Remember that scene in The Simpsons when they’re all in the car and reflecting upon Homer’s decision to stop his career as a Cannonball Thingy Guy? They start talking about what’s cool and what isn’t. The children are decidedly unimpressed with their parents’ insistence that they know what “cool” is. It’s a hilarious ending to classic episode, and all the more fitting that it’s featured in a storyline looking back at counterculture and youths’ shaky affirmation that the older generations don’t know what they’re talking about. READ MORE
I enjoy novels focusing on a character whose motivations and questions mirror my own darker side. Two recent examples, The Magus (John Fowles) and The Magician’s Land (Lev Grossman), both explore the plight of the young man, and what is he to do? The Magus is a cryptic chasm of false starts, true shocks spiraling the narrative down a hole so deep, I don’t know if I’ve climbed out yet.
There were so many times I asked the very same question the main character did, he might as well have been me. What just happened? Was I there? Who is in on this? Is anybody in on this? What does this all mean? Questions still flood my memory and I’m unable to breach the surface to breathe. What just happened? How am I 31? Did I really do that play? Were they laughing at me? Did I say the wrong thing at a social gathering six weeks ago? Is everybody aware I said the wrong thing? My inner frustration grows, moreso when I’m not even sure if I should do something about it. READ MORE
As I venture into the unknown of my early 30s, I am physically reminded that I’m no longer as indestructible as I was when I was 19. I can’t put the same stress on my knees as I used to, and stretching has switched from warming up before a sporting activity to an absolute necessity if I don’t want to be hobbling around the next day. It is a sobering experience. READ MORE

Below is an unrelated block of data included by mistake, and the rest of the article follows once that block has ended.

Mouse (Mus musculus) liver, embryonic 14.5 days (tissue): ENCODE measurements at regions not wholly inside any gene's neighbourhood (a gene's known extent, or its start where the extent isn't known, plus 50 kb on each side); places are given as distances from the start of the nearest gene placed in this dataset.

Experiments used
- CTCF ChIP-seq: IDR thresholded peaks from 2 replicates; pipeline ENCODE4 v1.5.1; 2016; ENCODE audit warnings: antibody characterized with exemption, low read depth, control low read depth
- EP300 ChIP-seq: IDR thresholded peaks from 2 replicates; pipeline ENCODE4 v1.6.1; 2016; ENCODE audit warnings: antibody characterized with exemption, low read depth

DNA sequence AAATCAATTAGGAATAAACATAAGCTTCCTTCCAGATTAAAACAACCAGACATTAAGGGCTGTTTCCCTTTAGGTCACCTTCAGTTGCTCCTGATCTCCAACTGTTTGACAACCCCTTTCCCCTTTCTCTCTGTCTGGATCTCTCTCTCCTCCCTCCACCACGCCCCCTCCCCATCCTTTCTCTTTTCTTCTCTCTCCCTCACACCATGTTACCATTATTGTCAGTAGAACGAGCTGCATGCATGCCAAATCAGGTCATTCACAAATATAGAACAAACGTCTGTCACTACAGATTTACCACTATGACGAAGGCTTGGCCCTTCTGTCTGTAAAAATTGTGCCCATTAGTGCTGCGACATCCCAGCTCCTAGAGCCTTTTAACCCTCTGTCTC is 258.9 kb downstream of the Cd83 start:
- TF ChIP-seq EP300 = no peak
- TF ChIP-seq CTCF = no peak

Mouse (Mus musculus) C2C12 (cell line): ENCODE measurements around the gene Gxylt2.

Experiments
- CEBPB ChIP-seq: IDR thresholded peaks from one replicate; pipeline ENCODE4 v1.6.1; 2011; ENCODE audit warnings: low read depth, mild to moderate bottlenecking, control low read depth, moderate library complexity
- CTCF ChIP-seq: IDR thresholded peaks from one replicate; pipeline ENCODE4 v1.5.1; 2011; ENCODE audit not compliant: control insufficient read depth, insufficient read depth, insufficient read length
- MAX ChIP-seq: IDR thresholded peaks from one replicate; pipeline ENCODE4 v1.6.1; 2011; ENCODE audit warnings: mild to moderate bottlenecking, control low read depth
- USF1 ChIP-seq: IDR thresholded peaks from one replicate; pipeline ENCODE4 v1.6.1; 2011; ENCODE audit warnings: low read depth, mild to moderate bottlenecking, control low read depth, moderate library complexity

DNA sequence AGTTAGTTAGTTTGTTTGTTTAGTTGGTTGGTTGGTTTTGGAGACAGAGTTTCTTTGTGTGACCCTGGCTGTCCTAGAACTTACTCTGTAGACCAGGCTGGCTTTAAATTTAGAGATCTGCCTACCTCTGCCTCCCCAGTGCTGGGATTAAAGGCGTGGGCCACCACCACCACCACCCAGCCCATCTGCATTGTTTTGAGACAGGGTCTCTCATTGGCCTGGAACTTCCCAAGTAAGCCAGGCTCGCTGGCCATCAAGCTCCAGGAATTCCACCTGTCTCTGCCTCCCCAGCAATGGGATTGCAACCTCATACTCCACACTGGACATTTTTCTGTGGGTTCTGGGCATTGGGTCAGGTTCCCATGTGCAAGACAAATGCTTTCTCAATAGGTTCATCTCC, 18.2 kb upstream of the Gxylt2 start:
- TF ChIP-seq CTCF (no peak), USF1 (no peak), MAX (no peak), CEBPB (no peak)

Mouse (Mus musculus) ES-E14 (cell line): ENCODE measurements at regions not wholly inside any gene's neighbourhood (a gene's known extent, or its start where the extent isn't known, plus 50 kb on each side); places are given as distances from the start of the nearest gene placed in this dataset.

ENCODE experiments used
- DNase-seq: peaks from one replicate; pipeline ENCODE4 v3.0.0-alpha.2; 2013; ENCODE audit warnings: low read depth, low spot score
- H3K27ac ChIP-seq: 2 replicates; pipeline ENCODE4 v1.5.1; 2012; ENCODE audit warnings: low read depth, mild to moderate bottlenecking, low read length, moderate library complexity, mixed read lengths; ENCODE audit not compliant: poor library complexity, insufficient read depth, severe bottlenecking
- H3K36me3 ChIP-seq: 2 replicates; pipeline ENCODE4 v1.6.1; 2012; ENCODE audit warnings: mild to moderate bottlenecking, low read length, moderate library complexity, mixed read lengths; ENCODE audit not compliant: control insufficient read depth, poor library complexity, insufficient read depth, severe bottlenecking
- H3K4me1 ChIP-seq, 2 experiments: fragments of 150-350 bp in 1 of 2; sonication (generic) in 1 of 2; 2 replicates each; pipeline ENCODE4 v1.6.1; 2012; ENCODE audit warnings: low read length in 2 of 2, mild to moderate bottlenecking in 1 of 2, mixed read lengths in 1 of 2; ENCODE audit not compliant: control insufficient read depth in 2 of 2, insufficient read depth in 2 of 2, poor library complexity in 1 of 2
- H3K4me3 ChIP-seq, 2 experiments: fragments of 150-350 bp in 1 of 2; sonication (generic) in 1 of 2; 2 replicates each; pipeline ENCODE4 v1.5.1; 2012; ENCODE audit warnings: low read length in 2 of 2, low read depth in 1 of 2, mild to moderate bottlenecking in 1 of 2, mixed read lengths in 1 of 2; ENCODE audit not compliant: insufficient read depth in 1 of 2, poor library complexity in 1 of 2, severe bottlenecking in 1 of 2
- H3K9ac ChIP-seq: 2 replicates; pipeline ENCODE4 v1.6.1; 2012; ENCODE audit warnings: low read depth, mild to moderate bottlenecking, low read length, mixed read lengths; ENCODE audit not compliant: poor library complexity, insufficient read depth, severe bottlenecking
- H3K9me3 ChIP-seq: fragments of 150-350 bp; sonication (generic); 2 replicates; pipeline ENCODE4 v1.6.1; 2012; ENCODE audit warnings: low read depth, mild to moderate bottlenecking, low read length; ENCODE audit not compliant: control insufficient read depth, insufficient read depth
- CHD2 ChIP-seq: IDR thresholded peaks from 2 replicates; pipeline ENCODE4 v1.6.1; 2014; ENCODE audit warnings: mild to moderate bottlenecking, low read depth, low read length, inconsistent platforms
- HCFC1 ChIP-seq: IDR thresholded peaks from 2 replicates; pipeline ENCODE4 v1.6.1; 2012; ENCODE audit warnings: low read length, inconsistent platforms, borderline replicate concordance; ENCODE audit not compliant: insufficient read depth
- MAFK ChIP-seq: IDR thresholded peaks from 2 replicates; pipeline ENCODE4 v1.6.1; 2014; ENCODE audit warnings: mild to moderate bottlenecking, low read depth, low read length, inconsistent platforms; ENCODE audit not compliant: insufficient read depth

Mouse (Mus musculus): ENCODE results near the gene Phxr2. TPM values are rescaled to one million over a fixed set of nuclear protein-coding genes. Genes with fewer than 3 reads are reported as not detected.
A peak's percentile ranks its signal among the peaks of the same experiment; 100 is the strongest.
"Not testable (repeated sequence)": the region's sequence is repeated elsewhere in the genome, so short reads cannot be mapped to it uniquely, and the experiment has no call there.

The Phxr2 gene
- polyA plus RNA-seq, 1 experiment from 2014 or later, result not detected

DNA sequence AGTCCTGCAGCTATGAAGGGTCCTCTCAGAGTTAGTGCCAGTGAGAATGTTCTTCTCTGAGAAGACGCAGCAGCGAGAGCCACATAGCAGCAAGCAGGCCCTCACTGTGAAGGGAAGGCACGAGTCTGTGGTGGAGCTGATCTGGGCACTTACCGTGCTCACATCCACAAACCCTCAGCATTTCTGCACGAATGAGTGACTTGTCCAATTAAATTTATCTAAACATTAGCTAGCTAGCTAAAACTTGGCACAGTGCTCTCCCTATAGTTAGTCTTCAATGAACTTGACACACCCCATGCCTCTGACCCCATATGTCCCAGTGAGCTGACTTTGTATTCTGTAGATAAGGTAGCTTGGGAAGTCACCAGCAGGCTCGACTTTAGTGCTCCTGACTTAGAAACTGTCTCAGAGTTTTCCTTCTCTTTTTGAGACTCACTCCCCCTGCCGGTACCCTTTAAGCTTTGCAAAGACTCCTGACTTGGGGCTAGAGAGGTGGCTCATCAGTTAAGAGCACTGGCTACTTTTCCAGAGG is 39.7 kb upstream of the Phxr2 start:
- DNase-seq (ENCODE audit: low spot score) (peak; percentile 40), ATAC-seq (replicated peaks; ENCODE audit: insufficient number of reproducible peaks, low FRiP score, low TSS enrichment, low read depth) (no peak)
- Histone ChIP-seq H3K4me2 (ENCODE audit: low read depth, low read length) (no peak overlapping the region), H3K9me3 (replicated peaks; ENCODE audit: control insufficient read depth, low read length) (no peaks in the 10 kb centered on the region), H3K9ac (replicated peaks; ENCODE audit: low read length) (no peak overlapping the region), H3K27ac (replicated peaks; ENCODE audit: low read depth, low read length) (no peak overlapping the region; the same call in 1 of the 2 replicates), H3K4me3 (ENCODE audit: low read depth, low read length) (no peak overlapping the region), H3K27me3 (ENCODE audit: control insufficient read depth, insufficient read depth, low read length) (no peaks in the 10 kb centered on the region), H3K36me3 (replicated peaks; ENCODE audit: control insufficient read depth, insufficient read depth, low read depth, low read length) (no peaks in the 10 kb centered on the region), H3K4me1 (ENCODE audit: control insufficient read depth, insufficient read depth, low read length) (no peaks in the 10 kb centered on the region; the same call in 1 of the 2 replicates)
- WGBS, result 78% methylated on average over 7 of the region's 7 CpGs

I am astounded by how little I have to do in Cities: Skylines to produce a massive smile on my face. Whether I’m swinging the camera around to get a better view of my newly-placed bridge, adding in a new residential corner or trying to improve gridlock in my downtown core, every aspect of the game feels rewarding and enjoyable. I can occupy myself with small tasks like ensuring my water budget is up to par, or start grand-scale plans to completely eradicate the industrial off-ramp as part of a new highway system. Every action furthers my suspicion that this game will end up in my top ten of the year. It also feels like something I’ve been wanting for a long, long time. Why is that, exactly? READ MORE
If I haven’t mentioned it before, here it is: I’m terrible at anything tactical. My ability to process information quickly and act before my opponent has been one of my major strengths in education, sport, theatre and, of course, games. Inevitably, when the playing field levels and my initial advantage is over, I suffer. Whether I don’t enjoying a slower pace, or lack strategy, I tend to struggle in this type of competition. “Slow down,” my teachers told me, “you don’t have to finish the test first.” No, but what could looking over my work and taking my time possibly do for me?
Finesse is never a factor in tactical games. It’s a style in which you’re given ample time to make decisions. Every movement, every upgrade and every attack is made with all the information available, like a pile of books dumped on your desk with no clocks in sight. Take your time. READ MORE
Sometimes I have the focus of a refined musician, always knowing what notes to listen to, eliminating any perception of outside noise or the audience’s reaction. Anything that could diminish my performance isn’t relevant and I don’t pay any attention to it. It’s not there. This existence of Henry is limited, appearing only at the most opportune times. Like when I’m playing five-dollar blackjack in Vegas, or treading the boards as an actor on stage. Or, of course, when I’m really into a game.